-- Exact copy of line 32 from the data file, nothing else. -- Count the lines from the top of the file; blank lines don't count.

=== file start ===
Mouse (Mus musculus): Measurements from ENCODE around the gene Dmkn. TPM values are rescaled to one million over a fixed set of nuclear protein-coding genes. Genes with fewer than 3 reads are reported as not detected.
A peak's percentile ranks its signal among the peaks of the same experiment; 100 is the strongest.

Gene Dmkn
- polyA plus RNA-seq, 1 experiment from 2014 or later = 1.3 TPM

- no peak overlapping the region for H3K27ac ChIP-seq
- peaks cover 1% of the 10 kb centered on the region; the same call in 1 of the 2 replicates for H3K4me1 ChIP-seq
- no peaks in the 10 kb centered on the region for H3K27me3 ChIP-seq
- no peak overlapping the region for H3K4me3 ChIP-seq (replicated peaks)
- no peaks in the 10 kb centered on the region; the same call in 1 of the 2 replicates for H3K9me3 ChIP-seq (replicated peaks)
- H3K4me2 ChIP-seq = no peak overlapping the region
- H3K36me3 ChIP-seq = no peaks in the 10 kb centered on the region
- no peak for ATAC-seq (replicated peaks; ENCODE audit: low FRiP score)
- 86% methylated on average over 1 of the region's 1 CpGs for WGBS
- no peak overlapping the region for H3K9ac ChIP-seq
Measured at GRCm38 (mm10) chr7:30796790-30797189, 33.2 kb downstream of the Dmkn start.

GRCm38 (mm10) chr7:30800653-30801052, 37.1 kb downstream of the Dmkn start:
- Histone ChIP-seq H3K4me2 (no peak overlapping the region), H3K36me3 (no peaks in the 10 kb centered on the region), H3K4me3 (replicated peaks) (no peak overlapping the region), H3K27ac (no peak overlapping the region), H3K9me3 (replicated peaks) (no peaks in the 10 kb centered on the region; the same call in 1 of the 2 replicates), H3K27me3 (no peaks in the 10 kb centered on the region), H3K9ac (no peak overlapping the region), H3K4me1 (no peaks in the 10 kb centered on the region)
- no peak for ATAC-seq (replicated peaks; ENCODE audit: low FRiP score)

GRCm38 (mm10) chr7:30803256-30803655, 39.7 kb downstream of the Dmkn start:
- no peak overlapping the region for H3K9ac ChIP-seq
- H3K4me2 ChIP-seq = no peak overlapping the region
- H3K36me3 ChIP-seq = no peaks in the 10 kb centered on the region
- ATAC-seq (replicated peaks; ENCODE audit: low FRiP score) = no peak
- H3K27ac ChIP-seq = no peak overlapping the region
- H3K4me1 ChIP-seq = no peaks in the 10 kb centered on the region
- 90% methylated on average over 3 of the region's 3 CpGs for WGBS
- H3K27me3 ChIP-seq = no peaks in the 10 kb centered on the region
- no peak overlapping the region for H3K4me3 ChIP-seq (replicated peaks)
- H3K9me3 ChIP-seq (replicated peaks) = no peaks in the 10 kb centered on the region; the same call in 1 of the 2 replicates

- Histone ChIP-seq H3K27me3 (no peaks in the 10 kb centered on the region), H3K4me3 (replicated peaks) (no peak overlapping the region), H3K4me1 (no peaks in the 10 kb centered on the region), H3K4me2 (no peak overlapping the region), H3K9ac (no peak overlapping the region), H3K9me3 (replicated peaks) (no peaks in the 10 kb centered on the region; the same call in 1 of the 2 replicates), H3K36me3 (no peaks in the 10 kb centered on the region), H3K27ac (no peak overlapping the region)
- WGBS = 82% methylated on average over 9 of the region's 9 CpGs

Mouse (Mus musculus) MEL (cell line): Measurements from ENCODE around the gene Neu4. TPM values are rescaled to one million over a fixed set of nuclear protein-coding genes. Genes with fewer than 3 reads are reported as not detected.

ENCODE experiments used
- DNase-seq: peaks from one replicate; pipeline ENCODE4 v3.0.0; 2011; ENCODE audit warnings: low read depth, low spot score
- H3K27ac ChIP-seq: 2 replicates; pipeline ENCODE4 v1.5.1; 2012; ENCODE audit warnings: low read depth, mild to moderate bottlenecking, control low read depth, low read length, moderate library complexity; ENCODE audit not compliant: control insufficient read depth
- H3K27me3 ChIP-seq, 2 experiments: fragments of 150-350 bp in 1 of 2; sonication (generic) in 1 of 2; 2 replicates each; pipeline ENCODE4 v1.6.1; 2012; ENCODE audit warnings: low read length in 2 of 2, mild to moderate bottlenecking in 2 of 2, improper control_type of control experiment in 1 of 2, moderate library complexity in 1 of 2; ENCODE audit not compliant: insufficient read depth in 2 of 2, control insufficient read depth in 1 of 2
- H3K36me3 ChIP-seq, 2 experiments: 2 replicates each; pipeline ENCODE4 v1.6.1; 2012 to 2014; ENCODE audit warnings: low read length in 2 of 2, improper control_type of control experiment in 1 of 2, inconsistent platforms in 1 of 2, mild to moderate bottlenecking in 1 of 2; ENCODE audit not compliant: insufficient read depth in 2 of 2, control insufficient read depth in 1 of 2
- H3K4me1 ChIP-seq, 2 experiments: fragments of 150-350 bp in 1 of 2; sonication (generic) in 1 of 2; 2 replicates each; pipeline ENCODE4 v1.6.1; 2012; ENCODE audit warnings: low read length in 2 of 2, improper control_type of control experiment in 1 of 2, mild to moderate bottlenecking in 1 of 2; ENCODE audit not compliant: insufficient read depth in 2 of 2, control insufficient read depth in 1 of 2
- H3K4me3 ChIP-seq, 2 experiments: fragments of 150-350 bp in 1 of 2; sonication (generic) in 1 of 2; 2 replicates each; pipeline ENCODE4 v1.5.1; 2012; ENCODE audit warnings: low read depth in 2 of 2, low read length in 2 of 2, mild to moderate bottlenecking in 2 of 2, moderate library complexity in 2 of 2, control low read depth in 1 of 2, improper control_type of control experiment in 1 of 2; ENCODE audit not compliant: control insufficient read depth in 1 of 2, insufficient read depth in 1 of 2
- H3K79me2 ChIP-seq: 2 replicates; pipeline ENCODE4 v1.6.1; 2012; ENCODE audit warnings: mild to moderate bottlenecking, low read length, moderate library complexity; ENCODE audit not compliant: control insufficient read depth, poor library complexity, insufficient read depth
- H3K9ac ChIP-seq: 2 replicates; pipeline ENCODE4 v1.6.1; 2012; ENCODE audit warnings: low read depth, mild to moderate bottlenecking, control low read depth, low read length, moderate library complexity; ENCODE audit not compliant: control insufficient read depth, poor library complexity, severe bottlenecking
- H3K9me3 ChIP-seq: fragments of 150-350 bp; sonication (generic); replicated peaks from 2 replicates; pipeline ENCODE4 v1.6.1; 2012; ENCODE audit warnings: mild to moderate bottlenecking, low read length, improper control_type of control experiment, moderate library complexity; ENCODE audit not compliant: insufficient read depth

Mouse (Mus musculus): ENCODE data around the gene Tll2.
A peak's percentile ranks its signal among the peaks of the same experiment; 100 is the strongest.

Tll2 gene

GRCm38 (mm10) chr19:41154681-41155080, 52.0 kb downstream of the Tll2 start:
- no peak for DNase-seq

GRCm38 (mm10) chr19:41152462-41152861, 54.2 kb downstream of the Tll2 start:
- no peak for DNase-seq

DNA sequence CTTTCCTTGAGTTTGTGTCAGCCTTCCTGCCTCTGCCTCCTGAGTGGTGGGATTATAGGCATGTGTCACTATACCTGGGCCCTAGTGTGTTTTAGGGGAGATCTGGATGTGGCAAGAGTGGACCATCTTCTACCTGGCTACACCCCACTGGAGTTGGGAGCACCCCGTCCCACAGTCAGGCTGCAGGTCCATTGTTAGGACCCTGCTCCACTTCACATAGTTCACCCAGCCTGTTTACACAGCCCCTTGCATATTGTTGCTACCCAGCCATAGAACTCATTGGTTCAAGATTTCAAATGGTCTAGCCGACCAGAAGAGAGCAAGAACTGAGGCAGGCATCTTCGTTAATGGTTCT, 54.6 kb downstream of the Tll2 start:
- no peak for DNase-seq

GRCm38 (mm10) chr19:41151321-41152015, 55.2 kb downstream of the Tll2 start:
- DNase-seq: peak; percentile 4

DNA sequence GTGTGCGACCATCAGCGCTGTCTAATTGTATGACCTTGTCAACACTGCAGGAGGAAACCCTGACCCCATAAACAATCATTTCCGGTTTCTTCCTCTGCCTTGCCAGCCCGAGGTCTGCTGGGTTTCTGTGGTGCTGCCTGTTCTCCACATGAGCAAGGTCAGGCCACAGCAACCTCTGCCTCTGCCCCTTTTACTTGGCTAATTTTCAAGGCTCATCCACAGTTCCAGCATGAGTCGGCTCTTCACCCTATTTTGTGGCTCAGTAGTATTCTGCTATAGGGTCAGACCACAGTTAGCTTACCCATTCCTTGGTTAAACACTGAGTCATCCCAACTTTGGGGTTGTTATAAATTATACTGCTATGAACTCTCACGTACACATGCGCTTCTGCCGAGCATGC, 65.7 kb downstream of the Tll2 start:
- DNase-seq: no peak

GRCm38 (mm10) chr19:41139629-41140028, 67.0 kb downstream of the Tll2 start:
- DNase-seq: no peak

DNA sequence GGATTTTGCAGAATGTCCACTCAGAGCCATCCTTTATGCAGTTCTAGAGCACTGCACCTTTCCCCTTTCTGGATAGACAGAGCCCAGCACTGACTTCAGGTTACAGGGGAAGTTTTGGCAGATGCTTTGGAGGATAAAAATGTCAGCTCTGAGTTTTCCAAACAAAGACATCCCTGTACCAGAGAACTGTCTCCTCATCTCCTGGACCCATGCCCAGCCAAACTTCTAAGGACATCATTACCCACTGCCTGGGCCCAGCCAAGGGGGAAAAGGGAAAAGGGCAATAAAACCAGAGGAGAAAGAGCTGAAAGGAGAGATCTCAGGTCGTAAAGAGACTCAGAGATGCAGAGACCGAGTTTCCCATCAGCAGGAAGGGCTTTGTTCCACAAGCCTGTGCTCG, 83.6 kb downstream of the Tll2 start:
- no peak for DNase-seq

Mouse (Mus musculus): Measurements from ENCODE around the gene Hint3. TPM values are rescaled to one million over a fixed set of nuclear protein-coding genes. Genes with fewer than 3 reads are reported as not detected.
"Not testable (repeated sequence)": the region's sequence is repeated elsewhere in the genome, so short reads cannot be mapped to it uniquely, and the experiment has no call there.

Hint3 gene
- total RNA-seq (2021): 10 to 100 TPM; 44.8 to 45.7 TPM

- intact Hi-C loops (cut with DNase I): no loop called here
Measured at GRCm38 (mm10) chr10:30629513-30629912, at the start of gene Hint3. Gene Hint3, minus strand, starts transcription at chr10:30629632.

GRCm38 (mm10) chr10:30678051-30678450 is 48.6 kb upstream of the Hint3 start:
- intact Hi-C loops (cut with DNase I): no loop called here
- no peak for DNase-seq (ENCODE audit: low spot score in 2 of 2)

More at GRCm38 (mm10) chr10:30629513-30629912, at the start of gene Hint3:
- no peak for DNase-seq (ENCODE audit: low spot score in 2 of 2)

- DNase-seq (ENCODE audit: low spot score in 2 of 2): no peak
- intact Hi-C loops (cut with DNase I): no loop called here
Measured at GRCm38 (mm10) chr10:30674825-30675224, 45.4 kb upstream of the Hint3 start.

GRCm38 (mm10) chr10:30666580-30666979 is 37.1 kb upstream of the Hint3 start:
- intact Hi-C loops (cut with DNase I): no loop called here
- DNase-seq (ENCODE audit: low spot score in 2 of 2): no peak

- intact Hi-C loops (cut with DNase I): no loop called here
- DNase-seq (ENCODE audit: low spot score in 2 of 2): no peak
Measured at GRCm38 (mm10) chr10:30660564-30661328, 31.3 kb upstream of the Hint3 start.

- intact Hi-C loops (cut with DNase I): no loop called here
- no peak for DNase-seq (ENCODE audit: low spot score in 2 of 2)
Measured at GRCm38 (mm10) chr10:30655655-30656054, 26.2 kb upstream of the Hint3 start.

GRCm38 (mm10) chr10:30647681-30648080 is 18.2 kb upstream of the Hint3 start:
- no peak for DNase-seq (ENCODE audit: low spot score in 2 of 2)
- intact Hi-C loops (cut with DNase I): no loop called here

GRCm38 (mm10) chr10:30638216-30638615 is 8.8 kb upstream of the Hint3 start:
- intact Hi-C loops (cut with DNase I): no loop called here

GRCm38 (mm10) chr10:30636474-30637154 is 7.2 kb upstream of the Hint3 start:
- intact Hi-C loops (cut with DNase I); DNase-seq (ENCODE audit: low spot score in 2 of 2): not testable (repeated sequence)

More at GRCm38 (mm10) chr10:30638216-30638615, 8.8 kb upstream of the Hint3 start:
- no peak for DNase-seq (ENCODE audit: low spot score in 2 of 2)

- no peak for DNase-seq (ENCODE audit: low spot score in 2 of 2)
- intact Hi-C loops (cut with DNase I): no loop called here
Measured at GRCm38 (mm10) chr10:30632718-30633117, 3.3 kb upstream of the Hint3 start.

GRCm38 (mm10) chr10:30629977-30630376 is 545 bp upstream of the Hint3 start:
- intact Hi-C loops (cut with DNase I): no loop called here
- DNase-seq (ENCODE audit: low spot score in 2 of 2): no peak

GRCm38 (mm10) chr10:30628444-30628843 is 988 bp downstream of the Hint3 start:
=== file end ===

Mouse (Mus musculus) MEL (cell line): Measurements from ENCODE around the gene Neu4. TPM values are rescaled to one million over a fixed set of nuclear protein-coding genes. Genes with fewer than 3 reads are reported as not detected.